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Jimmy_Earth

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  1. Actually, I'm fluent in three. English, Farsi, and Latin. Thank you.
  2. Re: If I dig a very deep hole, where would I end U I ended up in the middle of the Indian Ocean
  3. I'm glad you all enjoyed the story. Like I said, I am a serious fiction writer, and I consider my basis hardcore sci-fi - alien empires and whatnot - although my best works have been in character-based stories, a few sci-fi but mostly semi-real world. I've thusfar completed a full novella and several short stories, but I have yet to find the story that compels me to complete novel. Although none to date actually deal with time travel, would anyone be interested in me posting a few works? I am putting the finishing touches on a short story set in a nondescript future time that I'll be submitting to a national literary contest.
  4. My name is Bijhan, and I'm a student at Seattle Central Community College. I write a lot of fiction, and am working at a musical career. The name "Jimmy Earth" came from a stage name I toyed around with. I was born in Seattle, Washington in 1989. My father is an Iranian immigrant and my mother was from East Wenatchee. They met as my father fled the Islamic Revolution in the 1970s. When I heard about John Titor, I was absolutely tickled pink that anyone would be so gullible. I wanted to see how gullible anyone here was. To be perfectly honest, I am absolutely impressed with a lot of your skepticism. I tried to make my story progressively crazier and the character of Jimmy Earth progressively more hostile to see how long it would last. Jmpet was pretty much spot-on with his timing. Although, Jmpet, I still believe that although your attempt was in earnest, many of the "flaws" you attempted to point out were nonexistant. However you cornered me with that planetary core thing. I know jack sh!t about astronomy and geology. I was struggling at the end. In the end, I'm impressed with the level of skepticism here, although there are a few examples of absolute nutters here. For instance, anyone who really believes the Annukai exist should probably be locked up. Thanks for proving me wrong in my cynical assertion of this place, and for letting me sharpen my improv skills. Now I know what to stay away from when writing. Sorry if I insulted anyone - but such was the character I was writing for.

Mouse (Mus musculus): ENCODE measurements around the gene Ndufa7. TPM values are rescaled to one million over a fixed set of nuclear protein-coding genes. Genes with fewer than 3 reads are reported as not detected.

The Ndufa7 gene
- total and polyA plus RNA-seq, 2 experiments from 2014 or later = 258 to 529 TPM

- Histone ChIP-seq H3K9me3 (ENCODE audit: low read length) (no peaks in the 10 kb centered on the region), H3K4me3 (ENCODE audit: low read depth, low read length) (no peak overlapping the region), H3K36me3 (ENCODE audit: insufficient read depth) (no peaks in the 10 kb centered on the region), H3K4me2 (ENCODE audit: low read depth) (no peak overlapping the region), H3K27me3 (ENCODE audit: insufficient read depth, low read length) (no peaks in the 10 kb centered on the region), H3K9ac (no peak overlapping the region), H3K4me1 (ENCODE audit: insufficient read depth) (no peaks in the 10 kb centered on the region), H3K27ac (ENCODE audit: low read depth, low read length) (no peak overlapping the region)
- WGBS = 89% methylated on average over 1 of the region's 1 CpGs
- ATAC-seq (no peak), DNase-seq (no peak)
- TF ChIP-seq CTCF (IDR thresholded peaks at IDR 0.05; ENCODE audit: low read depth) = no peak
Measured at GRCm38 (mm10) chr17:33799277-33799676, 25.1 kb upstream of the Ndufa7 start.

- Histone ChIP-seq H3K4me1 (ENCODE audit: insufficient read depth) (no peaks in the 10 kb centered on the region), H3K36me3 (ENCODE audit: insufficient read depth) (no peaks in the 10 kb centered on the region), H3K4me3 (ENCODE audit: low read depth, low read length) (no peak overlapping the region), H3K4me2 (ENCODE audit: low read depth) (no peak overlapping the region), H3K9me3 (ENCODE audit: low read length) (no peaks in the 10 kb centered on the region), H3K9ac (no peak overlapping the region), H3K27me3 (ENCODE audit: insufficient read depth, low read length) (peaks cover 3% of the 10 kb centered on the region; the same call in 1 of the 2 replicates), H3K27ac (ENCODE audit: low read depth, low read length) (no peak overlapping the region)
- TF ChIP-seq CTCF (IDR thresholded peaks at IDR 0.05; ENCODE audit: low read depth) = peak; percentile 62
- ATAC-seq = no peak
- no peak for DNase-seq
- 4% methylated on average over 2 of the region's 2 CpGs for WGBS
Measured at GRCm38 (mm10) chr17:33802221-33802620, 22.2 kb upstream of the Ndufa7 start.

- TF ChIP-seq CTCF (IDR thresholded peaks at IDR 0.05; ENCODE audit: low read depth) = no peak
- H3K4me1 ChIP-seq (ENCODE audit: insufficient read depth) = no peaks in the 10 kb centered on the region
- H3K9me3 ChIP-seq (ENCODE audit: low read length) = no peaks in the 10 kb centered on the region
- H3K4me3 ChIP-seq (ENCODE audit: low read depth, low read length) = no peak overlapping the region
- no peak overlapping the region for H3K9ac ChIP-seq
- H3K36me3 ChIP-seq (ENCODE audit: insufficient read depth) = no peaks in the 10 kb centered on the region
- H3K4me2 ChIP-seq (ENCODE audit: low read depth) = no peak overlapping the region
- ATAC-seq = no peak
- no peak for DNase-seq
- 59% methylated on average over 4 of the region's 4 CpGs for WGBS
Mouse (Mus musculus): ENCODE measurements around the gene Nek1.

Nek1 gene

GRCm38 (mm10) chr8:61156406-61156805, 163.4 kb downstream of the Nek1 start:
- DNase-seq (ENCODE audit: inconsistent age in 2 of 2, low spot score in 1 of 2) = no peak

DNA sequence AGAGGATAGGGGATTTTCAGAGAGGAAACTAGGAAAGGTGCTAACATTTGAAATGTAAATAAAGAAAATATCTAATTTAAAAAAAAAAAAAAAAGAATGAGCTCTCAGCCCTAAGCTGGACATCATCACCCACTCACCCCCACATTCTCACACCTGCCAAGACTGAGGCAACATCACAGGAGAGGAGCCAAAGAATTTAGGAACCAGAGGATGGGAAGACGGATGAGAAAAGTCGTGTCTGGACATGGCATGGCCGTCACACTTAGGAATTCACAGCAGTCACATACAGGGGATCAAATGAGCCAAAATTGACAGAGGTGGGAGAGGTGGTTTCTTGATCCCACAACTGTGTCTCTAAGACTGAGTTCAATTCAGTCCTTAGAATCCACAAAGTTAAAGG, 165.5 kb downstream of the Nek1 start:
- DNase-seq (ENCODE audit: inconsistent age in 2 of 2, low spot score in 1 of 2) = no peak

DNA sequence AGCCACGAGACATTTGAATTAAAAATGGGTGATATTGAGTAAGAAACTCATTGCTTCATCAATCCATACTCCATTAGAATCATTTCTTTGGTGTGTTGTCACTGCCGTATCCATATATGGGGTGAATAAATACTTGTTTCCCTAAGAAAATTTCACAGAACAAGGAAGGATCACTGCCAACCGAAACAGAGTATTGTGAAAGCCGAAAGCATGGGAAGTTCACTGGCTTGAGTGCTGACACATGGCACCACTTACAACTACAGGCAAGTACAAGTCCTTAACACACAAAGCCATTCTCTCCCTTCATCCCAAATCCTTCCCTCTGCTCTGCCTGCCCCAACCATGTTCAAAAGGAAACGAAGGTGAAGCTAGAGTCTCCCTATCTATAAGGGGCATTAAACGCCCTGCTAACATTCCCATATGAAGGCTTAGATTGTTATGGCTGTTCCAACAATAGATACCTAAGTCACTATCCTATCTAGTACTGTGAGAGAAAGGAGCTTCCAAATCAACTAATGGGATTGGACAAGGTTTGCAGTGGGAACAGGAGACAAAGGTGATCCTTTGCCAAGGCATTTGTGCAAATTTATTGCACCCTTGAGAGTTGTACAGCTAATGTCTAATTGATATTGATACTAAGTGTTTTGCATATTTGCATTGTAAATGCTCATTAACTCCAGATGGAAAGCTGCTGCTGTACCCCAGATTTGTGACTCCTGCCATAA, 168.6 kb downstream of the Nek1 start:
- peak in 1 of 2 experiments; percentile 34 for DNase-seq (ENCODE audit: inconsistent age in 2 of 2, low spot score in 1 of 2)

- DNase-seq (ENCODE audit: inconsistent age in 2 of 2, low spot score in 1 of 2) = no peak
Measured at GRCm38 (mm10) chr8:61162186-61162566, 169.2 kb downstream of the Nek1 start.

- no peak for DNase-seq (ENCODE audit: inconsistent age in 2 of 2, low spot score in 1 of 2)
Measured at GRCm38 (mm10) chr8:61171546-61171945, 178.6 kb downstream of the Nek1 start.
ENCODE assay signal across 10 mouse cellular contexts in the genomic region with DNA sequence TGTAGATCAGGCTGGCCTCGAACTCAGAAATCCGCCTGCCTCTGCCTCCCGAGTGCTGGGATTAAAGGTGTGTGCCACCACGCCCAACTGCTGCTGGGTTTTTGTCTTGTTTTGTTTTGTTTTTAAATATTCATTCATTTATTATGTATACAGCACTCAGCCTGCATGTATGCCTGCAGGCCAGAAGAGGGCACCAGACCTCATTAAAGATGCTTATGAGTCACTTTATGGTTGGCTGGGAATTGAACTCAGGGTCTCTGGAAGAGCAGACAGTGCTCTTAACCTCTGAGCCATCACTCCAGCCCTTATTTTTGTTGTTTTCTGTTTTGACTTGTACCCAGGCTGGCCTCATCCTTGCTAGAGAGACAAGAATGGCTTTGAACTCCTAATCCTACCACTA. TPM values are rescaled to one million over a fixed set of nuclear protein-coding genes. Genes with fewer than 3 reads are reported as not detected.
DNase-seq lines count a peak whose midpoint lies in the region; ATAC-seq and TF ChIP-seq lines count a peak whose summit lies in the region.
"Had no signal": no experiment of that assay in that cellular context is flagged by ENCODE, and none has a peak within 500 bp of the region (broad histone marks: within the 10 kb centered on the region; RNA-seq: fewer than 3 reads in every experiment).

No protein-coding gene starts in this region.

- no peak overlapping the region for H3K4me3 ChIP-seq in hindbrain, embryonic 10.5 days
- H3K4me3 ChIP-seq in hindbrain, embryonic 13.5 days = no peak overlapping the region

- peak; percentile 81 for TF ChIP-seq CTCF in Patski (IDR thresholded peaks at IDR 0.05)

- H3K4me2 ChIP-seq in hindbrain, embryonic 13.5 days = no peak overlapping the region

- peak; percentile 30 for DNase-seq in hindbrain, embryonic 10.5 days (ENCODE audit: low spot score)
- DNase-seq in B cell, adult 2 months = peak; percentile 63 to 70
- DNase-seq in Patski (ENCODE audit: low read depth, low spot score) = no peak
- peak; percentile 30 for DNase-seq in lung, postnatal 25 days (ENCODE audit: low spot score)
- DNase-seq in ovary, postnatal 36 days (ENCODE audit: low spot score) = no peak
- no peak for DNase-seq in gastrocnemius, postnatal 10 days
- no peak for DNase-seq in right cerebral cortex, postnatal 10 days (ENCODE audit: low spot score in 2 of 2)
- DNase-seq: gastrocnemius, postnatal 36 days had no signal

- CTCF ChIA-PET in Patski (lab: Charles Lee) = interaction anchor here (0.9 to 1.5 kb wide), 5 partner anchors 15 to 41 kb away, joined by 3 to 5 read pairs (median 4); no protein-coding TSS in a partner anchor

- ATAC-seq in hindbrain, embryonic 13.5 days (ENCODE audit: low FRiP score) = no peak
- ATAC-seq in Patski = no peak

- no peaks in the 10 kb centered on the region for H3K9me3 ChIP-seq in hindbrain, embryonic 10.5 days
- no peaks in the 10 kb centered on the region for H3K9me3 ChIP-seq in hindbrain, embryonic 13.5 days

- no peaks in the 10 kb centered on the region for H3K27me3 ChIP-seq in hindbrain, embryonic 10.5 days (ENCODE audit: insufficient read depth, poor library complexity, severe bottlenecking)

5. I looked up this guy, yeyeman, zeshua, whatever his name was. I find the likening a little offensive, he's ostentatious and awkward in his writing, whereas I pride myself on a fluid writing style.
  6. Pretty hilarious, because I have no idea what you're talking about. Not like you'll believe me, but you see conspiracy wherever you look. I use gmail because it's better than other email accounts. My ISP comes from the west coast because I use Comcast Digital Service here on the west coast. Yea. I live in Seattle. Belltown, just north of Downtown, and just south of Queen Anne. I think you're pretty funny, man. How many hits of acid do you TAKE a day? And who is your dealer? Give me the hookups, son!
  7. Luckily Mr Lucas had the foresight not to do any more, thus saving a failing franchise. Of course, the extended universe was three generations in the making, and losing money because no one read anything from it except the authors.
  8. It's called a job and a relationship. They come highly recommended. Turn off the porno and step out of your mother's basement and take a breath of fresh air. And go find a real vagina instead of that inflatable doll you made your mom go get for you.